Review: Doom 64 (N64)

In this review, we hunt down the source of evil in the N64 game Doom 64. We find out how well this First Person Shooter plays.

This game was released in 1997 and was a spinoff to the Doom series. Previously, we’ve reviewed Doom II and the game got a pretty positive review here. We also reviewed the original Doom which originally made this franchise so famous. That game got an excellent score. In addition to this, we reviewed the 32x version of Doom and, despite some of the elements that were pulled, still earned a great score overall. So, we decided to enhance our familiarity with this series by giving the N64 version a try.

The story in this game follows the events of Doom II. The UAC (Union Aerospace Corporation) had been experimenting with teleportation technology. Unfortunately, demons from hell began to emerge and slaughtered everyone, save for one unnamed marine (the player). The unnamed marine stopped the initial invasion, but when he returned to Earth, nearly everyone had been wiped out (events of Doom II). After stopping the invasion on Earth, the military decides to bombard the moon bases with radiation in an effort to kill every last demon there. Unfortunately, something survived and began actively resurrecting the demons that have been killed. A strike force was ordered, but was slaughtered save for one marine (the nameless marine). It is up to you to stop this new threat.

You begin in the staging area armed with only a pistol. Some ammunition is available right away in the form of clips. Generally speaking, you don’t use the pistol for long as you are able to get a shotgun off of a fallen zombified soldier. As you make your way through the game, you’ll find other weapons you can pick up. These include the chainsaw, super shotgun, chaingun, rocket launcher, the BFG9000, and even what is commonly referred to as the unmaker. Some weapons share ammunition such as the pistol and the chaingun (bullets). Ultimately, there isn’t a whole lot that is new in terms of weaponry, but a lot of weapons have been given a makeover. Ammunition can be found spread throughout the levels.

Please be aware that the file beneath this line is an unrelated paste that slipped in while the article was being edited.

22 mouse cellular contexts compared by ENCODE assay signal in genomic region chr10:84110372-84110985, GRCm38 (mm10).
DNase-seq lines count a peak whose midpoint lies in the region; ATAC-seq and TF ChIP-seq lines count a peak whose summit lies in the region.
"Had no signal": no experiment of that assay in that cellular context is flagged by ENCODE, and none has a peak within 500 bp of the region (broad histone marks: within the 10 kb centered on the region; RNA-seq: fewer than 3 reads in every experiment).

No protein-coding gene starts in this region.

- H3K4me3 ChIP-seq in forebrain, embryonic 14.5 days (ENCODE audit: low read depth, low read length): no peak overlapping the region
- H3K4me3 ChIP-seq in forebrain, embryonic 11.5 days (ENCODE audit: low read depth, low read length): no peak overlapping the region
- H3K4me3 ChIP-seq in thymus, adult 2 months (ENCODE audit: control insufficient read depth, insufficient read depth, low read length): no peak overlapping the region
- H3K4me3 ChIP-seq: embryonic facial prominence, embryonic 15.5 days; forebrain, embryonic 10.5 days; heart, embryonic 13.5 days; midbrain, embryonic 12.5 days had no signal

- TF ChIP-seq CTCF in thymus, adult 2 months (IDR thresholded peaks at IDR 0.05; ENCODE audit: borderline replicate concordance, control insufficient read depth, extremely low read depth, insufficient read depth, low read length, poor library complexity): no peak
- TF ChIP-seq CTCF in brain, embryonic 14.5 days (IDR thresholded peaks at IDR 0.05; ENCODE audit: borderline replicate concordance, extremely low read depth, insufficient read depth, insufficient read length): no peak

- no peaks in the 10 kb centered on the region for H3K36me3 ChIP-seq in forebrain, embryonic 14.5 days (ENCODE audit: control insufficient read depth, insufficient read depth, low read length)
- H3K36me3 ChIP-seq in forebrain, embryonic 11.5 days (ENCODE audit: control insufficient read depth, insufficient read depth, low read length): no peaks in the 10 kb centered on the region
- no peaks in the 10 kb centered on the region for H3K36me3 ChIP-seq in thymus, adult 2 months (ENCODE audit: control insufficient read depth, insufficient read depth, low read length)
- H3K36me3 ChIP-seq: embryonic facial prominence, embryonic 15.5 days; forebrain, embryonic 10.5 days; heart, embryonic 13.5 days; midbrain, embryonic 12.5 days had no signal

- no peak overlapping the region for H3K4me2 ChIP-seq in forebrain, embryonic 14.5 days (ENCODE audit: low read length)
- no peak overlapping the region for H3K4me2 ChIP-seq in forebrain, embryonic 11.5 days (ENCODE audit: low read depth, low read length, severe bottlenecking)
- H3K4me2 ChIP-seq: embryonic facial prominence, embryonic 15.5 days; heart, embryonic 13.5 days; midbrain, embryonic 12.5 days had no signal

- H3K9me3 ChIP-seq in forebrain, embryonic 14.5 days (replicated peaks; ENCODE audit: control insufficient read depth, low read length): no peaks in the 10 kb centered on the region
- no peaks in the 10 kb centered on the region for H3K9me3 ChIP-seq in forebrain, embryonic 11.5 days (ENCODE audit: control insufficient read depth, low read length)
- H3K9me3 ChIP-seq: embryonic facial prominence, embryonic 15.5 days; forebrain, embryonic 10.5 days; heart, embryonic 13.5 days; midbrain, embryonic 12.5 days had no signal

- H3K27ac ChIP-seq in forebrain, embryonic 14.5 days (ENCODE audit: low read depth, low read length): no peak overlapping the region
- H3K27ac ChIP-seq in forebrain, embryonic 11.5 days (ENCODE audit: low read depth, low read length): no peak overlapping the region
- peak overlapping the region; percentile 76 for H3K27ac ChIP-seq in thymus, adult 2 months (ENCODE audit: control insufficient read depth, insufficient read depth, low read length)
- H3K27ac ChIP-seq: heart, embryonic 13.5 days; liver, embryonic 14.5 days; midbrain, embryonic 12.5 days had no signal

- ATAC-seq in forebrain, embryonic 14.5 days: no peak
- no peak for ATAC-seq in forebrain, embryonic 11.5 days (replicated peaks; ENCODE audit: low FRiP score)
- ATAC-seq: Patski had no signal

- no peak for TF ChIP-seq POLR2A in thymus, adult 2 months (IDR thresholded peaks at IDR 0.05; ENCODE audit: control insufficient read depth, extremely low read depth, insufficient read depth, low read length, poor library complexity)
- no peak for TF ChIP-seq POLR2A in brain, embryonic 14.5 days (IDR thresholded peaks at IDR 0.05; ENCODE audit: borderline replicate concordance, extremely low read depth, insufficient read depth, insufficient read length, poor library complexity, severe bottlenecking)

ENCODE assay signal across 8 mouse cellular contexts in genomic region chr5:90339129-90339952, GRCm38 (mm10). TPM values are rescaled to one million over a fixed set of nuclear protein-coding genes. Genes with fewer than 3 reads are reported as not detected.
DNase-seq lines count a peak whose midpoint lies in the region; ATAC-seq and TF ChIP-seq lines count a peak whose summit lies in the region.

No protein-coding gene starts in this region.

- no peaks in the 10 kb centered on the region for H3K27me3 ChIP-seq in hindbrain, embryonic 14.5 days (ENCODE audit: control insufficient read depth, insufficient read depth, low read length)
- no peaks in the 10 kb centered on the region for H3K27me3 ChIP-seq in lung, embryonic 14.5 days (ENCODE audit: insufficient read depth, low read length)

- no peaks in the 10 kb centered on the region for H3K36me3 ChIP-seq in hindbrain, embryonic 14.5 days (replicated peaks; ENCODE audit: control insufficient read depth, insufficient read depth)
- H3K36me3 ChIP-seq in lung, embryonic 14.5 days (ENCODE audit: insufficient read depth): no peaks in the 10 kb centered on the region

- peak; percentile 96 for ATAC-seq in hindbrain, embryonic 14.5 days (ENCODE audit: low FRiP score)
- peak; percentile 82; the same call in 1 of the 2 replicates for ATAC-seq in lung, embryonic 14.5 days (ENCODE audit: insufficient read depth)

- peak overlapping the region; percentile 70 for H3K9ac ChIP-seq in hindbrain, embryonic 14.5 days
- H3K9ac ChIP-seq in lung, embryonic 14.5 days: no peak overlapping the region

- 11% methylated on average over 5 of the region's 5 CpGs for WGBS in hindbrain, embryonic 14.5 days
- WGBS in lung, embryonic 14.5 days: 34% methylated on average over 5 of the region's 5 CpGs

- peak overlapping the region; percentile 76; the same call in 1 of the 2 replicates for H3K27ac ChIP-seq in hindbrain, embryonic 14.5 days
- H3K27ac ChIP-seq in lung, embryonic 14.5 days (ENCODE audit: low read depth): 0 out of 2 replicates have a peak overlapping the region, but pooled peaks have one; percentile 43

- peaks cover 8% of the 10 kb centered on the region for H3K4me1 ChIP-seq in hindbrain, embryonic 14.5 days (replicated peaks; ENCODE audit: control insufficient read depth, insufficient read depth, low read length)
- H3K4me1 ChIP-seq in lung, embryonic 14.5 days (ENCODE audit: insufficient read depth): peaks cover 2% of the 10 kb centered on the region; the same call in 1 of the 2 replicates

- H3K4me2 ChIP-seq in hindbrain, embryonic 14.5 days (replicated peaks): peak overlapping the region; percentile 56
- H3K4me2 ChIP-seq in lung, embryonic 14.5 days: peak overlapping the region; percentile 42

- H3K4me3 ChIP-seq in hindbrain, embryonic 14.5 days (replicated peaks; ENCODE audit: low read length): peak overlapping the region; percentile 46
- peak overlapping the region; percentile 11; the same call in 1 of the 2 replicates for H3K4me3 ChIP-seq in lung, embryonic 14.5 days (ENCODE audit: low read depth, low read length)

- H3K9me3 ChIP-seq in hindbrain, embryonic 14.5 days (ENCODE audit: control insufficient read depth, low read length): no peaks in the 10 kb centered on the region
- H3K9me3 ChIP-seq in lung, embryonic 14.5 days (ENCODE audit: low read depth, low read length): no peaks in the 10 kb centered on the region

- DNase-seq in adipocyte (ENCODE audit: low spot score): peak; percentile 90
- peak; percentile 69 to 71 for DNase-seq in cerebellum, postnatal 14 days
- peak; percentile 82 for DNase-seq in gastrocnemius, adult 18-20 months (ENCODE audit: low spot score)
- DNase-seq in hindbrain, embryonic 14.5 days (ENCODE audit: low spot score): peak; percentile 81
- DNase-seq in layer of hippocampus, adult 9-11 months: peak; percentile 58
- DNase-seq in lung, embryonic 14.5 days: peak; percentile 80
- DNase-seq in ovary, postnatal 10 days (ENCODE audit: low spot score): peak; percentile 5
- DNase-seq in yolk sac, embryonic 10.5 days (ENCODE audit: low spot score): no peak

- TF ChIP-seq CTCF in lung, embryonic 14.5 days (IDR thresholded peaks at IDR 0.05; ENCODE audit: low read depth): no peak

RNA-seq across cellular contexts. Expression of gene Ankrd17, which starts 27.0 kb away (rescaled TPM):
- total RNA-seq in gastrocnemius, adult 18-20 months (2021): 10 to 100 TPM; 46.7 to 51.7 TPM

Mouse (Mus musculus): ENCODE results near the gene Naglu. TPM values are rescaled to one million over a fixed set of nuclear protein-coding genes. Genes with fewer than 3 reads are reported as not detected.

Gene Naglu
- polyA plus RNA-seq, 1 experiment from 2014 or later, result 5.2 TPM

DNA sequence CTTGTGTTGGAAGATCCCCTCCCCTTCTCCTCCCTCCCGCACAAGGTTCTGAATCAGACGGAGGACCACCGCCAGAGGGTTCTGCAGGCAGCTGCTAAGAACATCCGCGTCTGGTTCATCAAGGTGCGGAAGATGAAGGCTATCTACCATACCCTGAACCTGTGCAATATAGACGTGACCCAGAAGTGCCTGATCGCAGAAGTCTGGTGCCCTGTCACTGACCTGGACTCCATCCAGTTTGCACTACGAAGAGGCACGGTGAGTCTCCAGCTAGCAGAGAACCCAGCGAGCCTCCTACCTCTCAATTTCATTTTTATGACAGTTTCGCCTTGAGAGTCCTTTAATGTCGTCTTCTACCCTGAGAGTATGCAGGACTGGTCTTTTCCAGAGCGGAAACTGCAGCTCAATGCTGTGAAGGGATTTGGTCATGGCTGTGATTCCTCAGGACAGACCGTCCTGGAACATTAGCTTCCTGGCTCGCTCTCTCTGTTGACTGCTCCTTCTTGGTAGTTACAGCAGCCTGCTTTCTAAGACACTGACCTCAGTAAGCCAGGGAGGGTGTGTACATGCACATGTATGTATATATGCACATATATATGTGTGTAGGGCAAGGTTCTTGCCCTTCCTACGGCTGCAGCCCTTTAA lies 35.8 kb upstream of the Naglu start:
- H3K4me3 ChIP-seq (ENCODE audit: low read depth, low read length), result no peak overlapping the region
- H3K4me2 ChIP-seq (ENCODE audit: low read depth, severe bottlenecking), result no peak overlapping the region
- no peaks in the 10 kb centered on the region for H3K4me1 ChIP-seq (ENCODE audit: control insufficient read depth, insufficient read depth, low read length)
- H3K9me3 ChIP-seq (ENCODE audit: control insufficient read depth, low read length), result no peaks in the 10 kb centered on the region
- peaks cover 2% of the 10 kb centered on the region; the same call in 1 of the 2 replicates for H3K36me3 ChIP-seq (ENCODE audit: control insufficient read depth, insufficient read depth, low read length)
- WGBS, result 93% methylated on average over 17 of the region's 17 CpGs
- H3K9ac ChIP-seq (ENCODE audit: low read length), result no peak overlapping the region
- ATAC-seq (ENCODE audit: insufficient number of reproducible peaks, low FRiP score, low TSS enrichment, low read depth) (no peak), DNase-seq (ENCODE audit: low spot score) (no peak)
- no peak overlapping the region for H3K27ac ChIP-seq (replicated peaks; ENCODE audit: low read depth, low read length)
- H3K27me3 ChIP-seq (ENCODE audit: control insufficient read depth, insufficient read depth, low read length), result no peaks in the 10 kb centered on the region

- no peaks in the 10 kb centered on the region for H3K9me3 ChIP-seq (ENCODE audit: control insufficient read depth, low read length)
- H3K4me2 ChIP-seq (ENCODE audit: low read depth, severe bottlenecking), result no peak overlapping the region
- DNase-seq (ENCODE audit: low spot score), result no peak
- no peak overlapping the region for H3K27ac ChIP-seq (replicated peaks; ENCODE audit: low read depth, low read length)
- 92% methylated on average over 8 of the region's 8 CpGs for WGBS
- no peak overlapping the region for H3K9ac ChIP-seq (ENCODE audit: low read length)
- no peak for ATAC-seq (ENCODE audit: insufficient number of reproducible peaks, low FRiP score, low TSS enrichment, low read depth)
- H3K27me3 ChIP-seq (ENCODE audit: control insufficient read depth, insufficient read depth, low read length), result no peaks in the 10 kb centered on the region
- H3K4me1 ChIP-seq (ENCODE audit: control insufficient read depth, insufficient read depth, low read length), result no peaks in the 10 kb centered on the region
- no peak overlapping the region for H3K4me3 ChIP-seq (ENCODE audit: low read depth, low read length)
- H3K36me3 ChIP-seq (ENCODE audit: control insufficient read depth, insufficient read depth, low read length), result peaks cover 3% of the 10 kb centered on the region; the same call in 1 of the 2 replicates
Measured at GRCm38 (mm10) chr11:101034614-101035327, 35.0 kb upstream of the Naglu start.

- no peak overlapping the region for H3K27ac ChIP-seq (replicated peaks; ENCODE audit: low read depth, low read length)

All the enemies that I am aware of that have been in previous games are featured in this game. Some demons might have slightly altered names, but everything you are familiar with is in here. The boss designs were also nicely done as the cyberdemon alone is quite intimidating the first time you encounter that one. The final boss does have some pretty nasty weapons as well.

What is new are the levels themselves. While the familiar key system has made its way back into this iteration of Doom, what you get to experience is a whole new set of levels. In all, there are 28 levels and 4 secret levels. There is even a small handful of bonus levels that can be accessed via cheat, though they are generally more difficult overall and just seemingly meant to challenge the player.

The levels are more or less split into two environments. In the first bunch of levels, you are working your way through the UAC level bases. Eventually, you’ll encounter a teleporter to hell. This second, and somewhat longer, section of the game takes place in hell much like previous games. A subtle difference is that the exit to the final switch is denoted by an “exit” sign or two. The door itself isn’t any different and the exits can be a switch, a drop off point, or even a teleporter.

What is new to this game are the demon keys. While they follow the same color scheme as the regular keys in each level, what is different is the fact that the keys stick with you between each level. In all, there are three keys total. Each key is found in 3 of the 4 secret levels. The first one is probably the trickiest as it is not only hidden behind a door that requires a correctly guessed combination on the first try, but also hidden away in a very confusing maze of switches, secret platforms, drop offs, and a locked door where the key is very well hidden. The other two keys, while no cakewalk to find, are generally a little easier to locate and collect. The use of these keys aren’t immediately clear, but they actually have multiple uses. The more immediate use is making the unmaker weapon much more powerful. The other use is found fighting the final boss. The more keys you have, the easier it is to survive the initial onslaught of demons before taking on the final boss. I have yet to beat the final boss with no keys, personally, but I have been able to make it to the final boss and fire a good volley of shots before being taken down. The way you can tell you’ve found a secret level is if you get some text before starting the next level.